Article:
Gwyneth’s at it again, folks. But she’s not telling you to steam your vagina this time (which, by the way, don’t), she’s just giving you all sorts of “great” sex advice. I read it so you don’t have to. You can thank me in clicks.
Photo: Karl Cossio, CC BY 2.0
Gwyneth Paltrow’s woo-laden Goop magazine has released an issue that’s all about sex, and if the former advice about steaming your vagina is anything to go by, it’s going to be a trip. Let’s have a look.
Exhibit A, a piece entitled “I Yam What I Eat: Is Lube Toxic?”
I know, you can already feel that eye twitch starting up again. You just want to shout “no!” and move on. But push through: there’s so much Goopy goodness to read. “We’d never considered what went into lube,” they write. Fair enough. “…and that it’s actually super toxic (the most popular options contain parabens, for one).” Palm, meet face. “Super toxic,” not like, normal toxic, right? And parabens! God save us from parabens in our lube. Look, if there were such a thing as “super” toxicity parabens wouldn’t exactly be the poster child. There’s no evidence they cause cancer (although it was claimed back in 2004 and then refuted the next year), and if you’re worried about them mimicking hormones, you should probably be a lot more worried (though still not very worried) about all that soy in your diet. The FDA has a whole website dedicated to your questions about parabens.
But wait, that’s just the introduction to the article! It’s actually an interview with a doctor about better alternatives! Except that the person interviewed, who they keep referring to as “Dr.”, is actually Maggie Ney, ND. That’s Naturopathic Doctor. As in, not actually a doctor. I’m not going to go into all the things I think are insane about even comparing naturopaths and medical professionals, but if you want to immerse yourself in that nuttiness, here’s ND Confession Parts I and II over at Science-Based Medicine for your personal edification.
So much for that.
Next we have a pretty bog-standard Cosmo article, “The Secret to Erotic Sensation & Sexual Fulfillment” featuring advice on “How to Move Energy South.” I assume “south” means “to your genitals” but honestly, I didn’t read it that well. Whenever someone mentions “energy” and “tantric sex” I just end up with a picture of Sting in metal underwear in my head, for which I entirely blame David Lynch. Anyway if you make it past that there’s advice on how to stop “too much energy pooling in the upper part of our bodies” by “mov[ing] your body in non-linear ways.” There’s some of what reads like decent advice on how to enjoy sex more by learning to relax, but honestly, you don’t really need a magazine article to tell you that sex is better when you’re not worried about the next board meeting/making rent/feeding your kids/getting five goddamn minutes of peace and quiet somewhere in this godforsaken day/etc.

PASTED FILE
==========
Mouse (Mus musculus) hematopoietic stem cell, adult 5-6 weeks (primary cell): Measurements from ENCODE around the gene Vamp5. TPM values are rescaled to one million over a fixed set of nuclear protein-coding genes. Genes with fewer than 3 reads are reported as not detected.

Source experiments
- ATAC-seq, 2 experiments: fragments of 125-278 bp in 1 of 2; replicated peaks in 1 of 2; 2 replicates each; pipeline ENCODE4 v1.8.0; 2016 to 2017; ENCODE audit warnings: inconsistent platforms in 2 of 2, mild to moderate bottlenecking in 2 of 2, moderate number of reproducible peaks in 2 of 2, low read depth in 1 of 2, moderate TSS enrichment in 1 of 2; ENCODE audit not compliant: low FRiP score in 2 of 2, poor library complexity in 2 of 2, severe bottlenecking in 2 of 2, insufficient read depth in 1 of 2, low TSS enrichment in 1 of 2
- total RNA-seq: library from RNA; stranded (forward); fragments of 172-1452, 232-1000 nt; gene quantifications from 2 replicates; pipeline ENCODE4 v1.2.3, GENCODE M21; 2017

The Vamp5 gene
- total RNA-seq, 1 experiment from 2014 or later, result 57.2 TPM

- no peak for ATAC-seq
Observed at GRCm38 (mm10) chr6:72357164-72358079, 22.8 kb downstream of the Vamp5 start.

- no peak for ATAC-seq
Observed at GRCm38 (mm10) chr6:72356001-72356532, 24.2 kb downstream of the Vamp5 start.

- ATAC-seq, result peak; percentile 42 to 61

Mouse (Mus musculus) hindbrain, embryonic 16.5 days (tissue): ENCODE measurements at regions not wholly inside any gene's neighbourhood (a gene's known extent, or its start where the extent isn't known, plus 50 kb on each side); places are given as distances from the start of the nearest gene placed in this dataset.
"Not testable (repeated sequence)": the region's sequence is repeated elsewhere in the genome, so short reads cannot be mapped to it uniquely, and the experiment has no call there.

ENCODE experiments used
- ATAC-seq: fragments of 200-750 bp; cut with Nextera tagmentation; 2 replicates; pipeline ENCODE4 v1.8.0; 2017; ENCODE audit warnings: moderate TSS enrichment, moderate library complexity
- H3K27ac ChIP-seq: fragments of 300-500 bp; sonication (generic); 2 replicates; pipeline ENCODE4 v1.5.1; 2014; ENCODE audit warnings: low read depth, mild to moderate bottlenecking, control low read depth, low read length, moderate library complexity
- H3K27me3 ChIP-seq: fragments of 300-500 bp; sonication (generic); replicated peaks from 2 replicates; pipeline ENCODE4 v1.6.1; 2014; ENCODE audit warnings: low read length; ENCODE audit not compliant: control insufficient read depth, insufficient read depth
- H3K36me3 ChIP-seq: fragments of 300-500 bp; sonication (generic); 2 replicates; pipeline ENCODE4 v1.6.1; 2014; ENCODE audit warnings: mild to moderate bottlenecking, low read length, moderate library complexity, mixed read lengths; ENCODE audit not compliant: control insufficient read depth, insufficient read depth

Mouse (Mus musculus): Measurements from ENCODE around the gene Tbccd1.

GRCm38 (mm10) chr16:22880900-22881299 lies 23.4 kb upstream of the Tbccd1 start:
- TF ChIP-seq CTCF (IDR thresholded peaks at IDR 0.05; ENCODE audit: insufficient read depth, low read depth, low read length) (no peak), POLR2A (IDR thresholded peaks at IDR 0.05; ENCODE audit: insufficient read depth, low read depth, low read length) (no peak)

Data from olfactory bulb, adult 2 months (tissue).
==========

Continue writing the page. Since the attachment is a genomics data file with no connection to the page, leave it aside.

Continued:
There’s an article that basically amounts to an ad for a specific app plus insertable kegel trainer that I’m sure is fine, if not for sexual function, then maybe for stress relief, if that’s what you’re into.
There’s an article by one “Dr. Sadeghi” that might be plausible until it in completely unironic terms makes reference to orgone-energy imagineer and cloudbuster Wilhelm Reich‘s thoroughly-debunked theories of “emotional armoring.”
And there’s an article on “The Promise of Hormone-Free Tech” and whether it can lead to better sex. These “tech” things read, just like you’d expect, like woo-based spa treatments more than anything else: “the FemiLift CO2 fractional laser treatment,” “the ThermiVa radiofrequency treatment,” “Fiera by Nuelle.” The first supposedly helps with newly-developed stress-based incontinence in women (usually after birth), but in the only study I could find they didn’t appear to be able to show that it wasn’t the women’s bodies just healing themselves, so, there’s that. The only study I could find of the efficacy of radiofrequency vaginal tightening was only designed to show that it was safe rather than that it was effective. And Fiera is a… well, it’s a high-tech suction cup that a woman wears over her genitals for a few minutes before sex to get her in the mood. Which does I think require one to ask: if you’re having trouble getting in the mood, won’t you also have trouble getting in the mood to use a device to get in the mood? YMMV.
If anything, this whole issue reads like a rather compelling argument that (a) sexual dysfunction is viewed by many women as a legitimate problem, and that (b) there aren’t a hell of a lot of effective solutions, which leads to a whole lot of dubious-in-the-extreme “solutions” being sold for a high price to willing and desperate guinea pigs. And that’s an article best left for Lindsey on a given Feminist Friday.
Honestly, the TL;DR of this article is that Goop is Goopy, even (or especially) when talking about sex. You probably knew that already, but hey, now you know for sure.
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Richard Ford Burley is a human, writer, and doctoral candidate at Boston College, as well as an editor at Ledger, the first academic journal devoted to Bitcoin and other cryptocurrencies. In his spare time he writes about science, skepticism, feminism, and futurism here at This Week In Tomorrow.